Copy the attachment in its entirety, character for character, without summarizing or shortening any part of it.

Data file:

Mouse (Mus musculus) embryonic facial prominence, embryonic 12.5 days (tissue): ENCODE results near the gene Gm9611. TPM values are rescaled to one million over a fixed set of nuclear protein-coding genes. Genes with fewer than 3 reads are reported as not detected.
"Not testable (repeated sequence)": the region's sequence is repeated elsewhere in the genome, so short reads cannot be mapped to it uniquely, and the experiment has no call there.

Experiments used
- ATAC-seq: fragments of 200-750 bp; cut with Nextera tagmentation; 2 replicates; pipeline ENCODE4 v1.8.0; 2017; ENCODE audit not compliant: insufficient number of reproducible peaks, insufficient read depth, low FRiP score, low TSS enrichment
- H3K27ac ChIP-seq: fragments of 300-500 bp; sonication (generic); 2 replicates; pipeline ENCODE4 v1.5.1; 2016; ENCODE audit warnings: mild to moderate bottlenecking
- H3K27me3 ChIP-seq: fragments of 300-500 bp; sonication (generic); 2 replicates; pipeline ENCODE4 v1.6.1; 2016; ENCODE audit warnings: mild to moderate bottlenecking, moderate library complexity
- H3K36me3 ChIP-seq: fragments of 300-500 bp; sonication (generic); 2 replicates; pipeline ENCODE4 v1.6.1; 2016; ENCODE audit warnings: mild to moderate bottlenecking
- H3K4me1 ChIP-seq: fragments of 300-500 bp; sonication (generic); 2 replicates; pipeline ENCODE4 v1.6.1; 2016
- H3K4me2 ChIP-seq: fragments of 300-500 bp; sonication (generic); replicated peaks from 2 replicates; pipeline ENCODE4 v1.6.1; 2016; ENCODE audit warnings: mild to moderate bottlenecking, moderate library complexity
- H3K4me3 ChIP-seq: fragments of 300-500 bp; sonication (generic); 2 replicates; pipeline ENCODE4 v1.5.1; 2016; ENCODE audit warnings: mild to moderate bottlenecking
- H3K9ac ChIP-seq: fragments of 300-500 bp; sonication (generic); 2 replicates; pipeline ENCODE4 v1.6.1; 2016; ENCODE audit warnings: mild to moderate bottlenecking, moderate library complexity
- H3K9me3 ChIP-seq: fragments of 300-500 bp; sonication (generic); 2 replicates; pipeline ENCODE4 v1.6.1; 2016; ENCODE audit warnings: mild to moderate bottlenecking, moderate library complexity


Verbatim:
Mouse (Mus musculus) embryonic facial prominence, embryonic 12.5 days (tissue): ENCODE results near the gene Gm9611. TPM values are rescaled to one million over a fixed set of nuclear protein-coding genes. Genes with fewer than 3 reads are reported as not detected.
"Not testable (repeated sequence)": the region's sequence is repeated elsewhere in the genome, so short reads cannot be mapped to it uniquely, and the experiment has no call there.

Experiments used
- ATAC-seq: fragments of 200-750 bp; cut with Nextera tagmentation; 2 replicates; pipeline ENCODE4 v1.8.0; 2017; ENCODE audit not compliant: insufficient number of reproducible peaks, insufficient read depth, low FRiP score, low TSS enrichment
- H3K27ac ChIP-seq: fragments of 300-500 bp; sonication (generic); 2 replicates; pipeline ENCODE4 v1.5.1; 2016; ENCODE audit warnings: mild to moderate bottlenecking
- H3K27me3 ChIP-seq: fragments of 300-500 bp; sonication (generic); 2 replicates; pipeline ENCODE4 v1.6.1; 2016; ENCODE audit warnings: mild to moderate bottlenecking, moderate library complexity
- H3K36me3 ChIP-seq: fragments of 300-500 bp; sonication (generic); 2 replicates; pipeline ENCODE4 v1.6.1; 2016; ENCODE audit warnings: mild to moderate bottlenecking
- H3K4me1 ChIP-seq: fragments of 300-500 bp; sonication (generic); 2 replicates; pipeline ENCODE4 v1.6.1; 2016
- H3K4me2 ChIP-seq: fragments of 300-500 bp; sonication (generic); replicated peaks from 2 replicates; pipeline ENCODE4 v1.6.1; 2016; ENCODE audit warnings: mild to moderate bottlenecking, moderate library complexity
- H3K4me3 ChIP-seq: fragments of 300-500 bp; sonication (generic); 2 replicates; pipeline ENCODE4 v1.5.1; 2016; ENCODE audit warnings: mild to moderate bottlenecking
- H3K9ac ChIP-seq: fragments of 300-500 bp; sonication (generic); 2 replicates; pipeline ENCODE4 v1.6.1; 2016; ENCODE audit warnings: mild to moderate bottlenecking, moderate library complexity
- H3K9me3 ChIP-seq: fragments of 300-500 bp; sonication (generic); 2 replicates; pipeline ENCODE4 v1.6.1; 2016; ENCODE audit warnings: mild to moderate bottlenecking, moderate library complexity